Female Athletic Triad

Having been blessed to raise a standout teen female athlete (actually, forgive my fatherly bragging, but a standout female–period), the issue of adolescent female athlete’s health is important to me professionally AND personally.  With the new academic/athletic year having begun, let’s quickly review.

The female athletic triad consists of (surprise!) 3 components:

  1. Energy availability (EA)–adequate calorie intake is essential for optimal athletic performance to say nothing of overall health.  Teen girls need about kcals/ kg of fat free mass.  Inadequate calorie consumption in the athletic setting can be triggered by prolonged dieting, injury, coaching change, and especially casual comments by coaches, parents, or friends.  Poor energy intake is the trigger to the next 2 components.
  2. Menstrual abnormalities–girls who do not begin puberty by age 14 , menstruate by 15 or within 3 years of breast budding, who miss 3 straight periods, or regularly have periods > 35 days apart should be evaluated. Of course, medical conditions must be considered (pregnancy!) Note that 21% of sedentary girls experience menstrual irregularities– and 54% of athletes.  And this problem can promote:
  3. Bone health issues–adolescent girls need 1200-1500 mg/d of calcium and 600  IU vitamin D.  Girls who miss 3 consecutive periods (“amenorrhea”) have 3X the risk of stress fractures and some studies show bone mineralization density equivalent to a woman in her 50’s.

Some warning signs of athletes with eating disorders include :

  • excessive leanness of rapid weight loss
  • preoccupation with meals, weight, food, meal time, and body image
  • avoids team meals
  • wide fluctuation in weight
  • daily vigorous exercise in addition to regular team training
  • stress fractures
  • yellowing skin
  • soft baby hairs on skin
  • frequent sore throats without other respiratory symptoms(sometimes from self induced vomiting)
  • chipmunk cheeks–swollen parotid glands from self induced vomiting
  • serious teeth decay (also from acid on teeth from self induced vomiting)
  • chronic fatigue
  • depression, low self esteem

Some screening questions for us to ask of teen female athletes:

  • Do you have menstrual periods?
  • How old for first period?
  • How many periods in last year?
  • Taking female hormones?(birth control pills)
  • Do you worry about your weight?
  • Are you trying to gain or lose weight?
  • Are you following a special diet or avoiding specific food groups?
  •  History of stress fractures, low bone density?
  • History of eating disorder?

Of course I encourage as many girls as possible to be physically active in sports.  But let’s be sure to keep perspective: mostly its about health and fun.  Winning, championships, scholarships are nice when they happen, but for the majority of participants that is not in the cards, so its counter productive to try and force the issue.  Just enjoy it for what it is.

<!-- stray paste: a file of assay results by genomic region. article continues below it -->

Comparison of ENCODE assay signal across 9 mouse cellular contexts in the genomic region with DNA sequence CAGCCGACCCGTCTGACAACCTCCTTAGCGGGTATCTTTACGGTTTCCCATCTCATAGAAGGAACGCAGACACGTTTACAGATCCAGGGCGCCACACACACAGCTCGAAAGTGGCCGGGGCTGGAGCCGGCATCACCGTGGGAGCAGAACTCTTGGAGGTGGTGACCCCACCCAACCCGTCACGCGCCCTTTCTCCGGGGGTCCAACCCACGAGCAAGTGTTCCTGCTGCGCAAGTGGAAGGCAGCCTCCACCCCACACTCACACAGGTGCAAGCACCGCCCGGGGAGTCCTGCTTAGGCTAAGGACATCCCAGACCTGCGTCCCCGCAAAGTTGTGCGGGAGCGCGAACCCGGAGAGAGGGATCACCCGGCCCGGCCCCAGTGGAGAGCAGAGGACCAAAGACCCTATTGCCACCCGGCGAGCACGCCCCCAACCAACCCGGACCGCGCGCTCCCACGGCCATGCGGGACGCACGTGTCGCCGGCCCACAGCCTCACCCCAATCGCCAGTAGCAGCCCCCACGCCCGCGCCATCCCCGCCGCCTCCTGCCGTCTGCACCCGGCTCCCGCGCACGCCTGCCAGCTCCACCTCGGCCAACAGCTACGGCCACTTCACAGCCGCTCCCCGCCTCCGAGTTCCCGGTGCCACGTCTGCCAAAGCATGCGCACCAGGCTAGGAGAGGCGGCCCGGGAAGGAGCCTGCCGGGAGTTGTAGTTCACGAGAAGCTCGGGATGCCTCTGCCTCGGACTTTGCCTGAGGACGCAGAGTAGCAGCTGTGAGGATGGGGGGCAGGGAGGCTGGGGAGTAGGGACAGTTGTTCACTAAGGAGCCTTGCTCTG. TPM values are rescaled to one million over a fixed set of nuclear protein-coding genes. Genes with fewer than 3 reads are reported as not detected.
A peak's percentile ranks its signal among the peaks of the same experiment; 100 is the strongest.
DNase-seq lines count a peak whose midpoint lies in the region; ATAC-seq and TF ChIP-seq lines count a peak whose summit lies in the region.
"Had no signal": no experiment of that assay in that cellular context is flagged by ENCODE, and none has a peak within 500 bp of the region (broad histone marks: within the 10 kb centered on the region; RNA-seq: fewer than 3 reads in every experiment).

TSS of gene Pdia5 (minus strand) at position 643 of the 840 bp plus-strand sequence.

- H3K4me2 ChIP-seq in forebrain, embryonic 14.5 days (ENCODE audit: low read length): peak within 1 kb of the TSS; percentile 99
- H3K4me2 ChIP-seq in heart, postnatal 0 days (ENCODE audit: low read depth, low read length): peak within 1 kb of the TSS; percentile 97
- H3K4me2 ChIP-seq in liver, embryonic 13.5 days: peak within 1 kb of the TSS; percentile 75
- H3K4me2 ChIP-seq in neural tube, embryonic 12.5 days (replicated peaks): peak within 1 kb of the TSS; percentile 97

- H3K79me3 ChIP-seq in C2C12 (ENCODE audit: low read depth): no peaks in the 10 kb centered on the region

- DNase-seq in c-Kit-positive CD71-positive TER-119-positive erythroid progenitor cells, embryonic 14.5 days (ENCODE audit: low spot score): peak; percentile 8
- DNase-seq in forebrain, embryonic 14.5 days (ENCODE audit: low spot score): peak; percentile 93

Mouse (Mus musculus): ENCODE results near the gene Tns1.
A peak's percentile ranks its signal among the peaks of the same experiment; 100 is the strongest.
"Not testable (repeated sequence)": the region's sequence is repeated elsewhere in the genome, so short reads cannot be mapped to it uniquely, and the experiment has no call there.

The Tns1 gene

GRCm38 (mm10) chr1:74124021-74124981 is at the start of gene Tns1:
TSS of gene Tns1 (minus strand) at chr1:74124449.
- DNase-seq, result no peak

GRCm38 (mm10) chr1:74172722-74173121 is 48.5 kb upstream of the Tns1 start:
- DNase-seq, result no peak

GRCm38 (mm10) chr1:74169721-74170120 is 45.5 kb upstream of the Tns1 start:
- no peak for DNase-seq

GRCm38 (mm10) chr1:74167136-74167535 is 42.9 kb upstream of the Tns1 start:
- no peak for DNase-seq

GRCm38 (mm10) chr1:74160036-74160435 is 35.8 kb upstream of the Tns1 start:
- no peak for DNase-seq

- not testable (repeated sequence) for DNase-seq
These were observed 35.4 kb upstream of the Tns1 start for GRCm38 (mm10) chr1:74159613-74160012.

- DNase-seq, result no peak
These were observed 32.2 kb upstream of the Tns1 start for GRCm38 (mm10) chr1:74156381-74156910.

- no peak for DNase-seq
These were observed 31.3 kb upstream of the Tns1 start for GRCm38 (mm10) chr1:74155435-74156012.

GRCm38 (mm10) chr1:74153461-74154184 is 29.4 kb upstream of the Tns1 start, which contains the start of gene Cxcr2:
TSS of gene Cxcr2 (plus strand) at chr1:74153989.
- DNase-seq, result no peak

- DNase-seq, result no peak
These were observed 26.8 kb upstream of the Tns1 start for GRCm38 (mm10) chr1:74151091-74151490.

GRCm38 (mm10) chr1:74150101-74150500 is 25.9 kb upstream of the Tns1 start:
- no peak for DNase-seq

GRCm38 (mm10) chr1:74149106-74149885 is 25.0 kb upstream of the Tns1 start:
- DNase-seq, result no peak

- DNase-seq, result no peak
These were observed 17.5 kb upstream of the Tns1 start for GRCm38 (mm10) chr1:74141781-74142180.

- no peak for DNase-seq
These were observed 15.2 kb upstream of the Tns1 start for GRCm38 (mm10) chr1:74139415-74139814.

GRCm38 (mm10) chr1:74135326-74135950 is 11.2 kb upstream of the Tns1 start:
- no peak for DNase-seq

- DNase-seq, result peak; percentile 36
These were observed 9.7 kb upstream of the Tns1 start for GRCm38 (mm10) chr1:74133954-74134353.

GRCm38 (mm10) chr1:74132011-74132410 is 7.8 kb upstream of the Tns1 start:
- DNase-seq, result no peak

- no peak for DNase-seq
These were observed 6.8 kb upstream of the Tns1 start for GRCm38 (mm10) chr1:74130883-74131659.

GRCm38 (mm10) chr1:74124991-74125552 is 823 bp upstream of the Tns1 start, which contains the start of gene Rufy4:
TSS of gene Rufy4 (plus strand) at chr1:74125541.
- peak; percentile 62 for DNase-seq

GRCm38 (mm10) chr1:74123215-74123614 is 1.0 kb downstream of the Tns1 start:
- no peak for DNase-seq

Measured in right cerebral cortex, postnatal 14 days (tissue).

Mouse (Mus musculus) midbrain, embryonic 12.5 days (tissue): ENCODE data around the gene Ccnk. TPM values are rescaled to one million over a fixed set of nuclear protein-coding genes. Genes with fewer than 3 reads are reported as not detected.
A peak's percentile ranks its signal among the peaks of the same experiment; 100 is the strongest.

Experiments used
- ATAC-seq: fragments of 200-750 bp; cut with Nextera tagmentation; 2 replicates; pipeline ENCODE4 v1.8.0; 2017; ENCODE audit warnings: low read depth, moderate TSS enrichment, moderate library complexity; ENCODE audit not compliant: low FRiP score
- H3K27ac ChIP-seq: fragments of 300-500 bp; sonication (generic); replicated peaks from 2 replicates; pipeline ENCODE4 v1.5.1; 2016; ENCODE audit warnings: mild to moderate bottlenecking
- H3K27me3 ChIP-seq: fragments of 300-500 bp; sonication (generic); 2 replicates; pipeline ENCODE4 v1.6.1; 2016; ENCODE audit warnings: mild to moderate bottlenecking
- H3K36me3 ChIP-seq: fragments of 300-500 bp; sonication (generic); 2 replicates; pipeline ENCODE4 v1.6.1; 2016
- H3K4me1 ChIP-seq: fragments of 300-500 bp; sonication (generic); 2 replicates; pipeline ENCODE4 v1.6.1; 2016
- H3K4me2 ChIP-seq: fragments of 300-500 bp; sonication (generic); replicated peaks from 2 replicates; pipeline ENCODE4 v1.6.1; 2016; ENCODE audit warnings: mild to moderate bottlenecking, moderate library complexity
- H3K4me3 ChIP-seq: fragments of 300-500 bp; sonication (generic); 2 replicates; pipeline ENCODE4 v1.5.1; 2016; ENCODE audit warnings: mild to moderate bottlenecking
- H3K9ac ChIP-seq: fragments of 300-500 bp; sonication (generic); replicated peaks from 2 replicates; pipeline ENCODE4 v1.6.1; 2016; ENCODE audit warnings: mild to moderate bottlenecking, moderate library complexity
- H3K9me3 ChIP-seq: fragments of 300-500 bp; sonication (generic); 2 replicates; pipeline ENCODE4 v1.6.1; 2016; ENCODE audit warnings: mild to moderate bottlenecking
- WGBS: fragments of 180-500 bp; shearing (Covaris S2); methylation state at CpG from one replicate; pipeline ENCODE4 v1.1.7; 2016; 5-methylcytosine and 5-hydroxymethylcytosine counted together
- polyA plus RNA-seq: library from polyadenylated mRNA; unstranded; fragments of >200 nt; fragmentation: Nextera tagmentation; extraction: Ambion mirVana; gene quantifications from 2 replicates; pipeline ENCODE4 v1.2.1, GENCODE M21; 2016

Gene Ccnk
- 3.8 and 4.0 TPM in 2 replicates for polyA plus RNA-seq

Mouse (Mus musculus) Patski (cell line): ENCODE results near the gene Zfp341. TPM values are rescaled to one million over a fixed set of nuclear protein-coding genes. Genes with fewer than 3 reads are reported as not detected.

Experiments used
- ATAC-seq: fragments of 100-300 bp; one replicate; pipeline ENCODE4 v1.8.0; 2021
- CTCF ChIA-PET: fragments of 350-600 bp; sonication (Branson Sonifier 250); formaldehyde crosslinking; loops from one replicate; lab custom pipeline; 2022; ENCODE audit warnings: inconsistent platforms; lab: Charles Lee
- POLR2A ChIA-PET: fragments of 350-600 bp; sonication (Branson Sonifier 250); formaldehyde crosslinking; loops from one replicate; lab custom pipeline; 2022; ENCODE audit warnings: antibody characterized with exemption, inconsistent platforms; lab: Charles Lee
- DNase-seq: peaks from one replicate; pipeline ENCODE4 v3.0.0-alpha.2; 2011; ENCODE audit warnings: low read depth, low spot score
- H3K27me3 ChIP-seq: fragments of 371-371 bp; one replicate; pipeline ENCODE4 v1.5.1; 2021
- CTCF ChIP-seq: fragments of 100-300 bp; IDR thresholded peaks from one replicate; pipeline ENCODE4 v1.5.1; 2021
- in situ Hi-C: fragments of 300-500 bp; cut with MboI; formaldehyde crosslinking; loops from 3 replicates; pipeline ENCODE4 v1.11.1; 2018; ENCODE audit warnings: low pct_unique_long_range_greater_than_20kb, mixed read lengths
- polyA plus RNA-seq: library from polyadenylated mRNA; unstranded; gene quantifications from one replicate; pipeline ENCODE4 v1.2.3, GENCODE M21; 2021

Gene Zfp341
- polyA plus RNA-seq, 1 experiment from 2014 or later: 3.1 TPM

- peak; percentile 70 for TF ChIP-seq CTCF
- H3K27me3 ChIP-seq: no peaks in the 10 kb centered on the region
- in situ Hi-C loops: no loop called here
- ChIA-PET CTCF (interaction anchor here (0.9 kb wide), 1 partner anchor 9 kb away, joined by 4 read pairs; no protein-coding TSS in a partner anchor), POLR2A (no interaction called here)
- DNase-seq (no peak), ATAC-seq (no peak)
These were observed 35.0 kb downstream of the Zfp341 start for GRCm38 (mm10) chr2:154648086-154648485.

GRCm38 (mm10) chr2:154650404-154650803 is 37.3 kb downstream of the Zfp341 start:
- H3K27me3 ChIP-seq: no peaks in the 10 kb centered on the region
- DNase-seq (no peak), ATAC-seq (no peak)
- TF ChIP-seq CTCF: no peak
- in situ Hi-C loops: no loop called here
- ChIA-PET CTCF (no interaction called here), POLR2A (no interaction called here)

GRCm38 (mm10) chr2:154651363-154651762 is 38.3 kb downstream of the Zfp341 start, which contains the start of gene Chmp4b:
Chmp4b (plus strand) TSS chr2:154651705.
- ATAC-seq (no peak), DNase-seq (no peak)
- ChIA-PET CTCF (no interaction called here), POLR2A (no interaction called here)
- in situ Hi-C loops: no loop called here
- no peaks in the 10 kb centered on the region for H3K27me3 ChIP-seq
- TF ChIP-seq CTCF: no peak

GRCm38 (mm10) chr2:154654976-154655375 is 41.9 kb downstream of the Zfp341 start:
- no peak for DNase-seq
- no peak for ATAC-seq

Send along questions and comments, and thanks for following.

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Flu shot time

So a wonderful summer season is now mostly behind us (despite this weekend’s sweltering heat).  We primary care doctors are now turning our attention to flu season.  I know, I know–I go on about this every year right about now.  That’s because, every year, on average, studies suggest that in the US 36,000 people die and 200,000 are hospitalized due to flu (although there is some controversy about those numbers).  Still, the great majority of medical and public health experts strongly endorse universal flu vaccination for eligible people.

In the last few years, vaccine efficacy (VE) rates–the percentage decrease in flu incidence in the immunized population–underperformed, protecting only a minority of vaccine recipients.  The good news here is that a good chunk of these poor results were due to the “live attenuated influenza vaccine (LAIV)”–the nasal spray,  which came in with a VE rate of a dismal 3%.  Accordingly, the CDC has withdrawn recommendation for the LAIV.  So even if you hate needles, don’t bother with the nasal spray.  Also, 2016-17 vaccine is comprised of several enhanced factors:

  • A/California 17/2009 (H1N1) like virus
  • A/Hong Kong/4801/2014 (H3N2)-like virus
  • B/Brisbane/60/2008 (Victoria lineage) like virus
  • B/Phukat/3073/2013 (Yamagata lineage) like virus

With these adjustments in our vaccine regimen we can be very hopeful that this year’s version should be most effective and we can save many more lives.  BUT ONLY IF WE GET EVERYONE IMMUNIZED!

So give me a call and schedule your children for their flu shot.  And recall the benefits to senior citizens in the community from immunizing the pediatric population–as I’ve said before–“Grandma, this shot’s for you!” So extra presents for those brave grandchildren.

Thanks for following…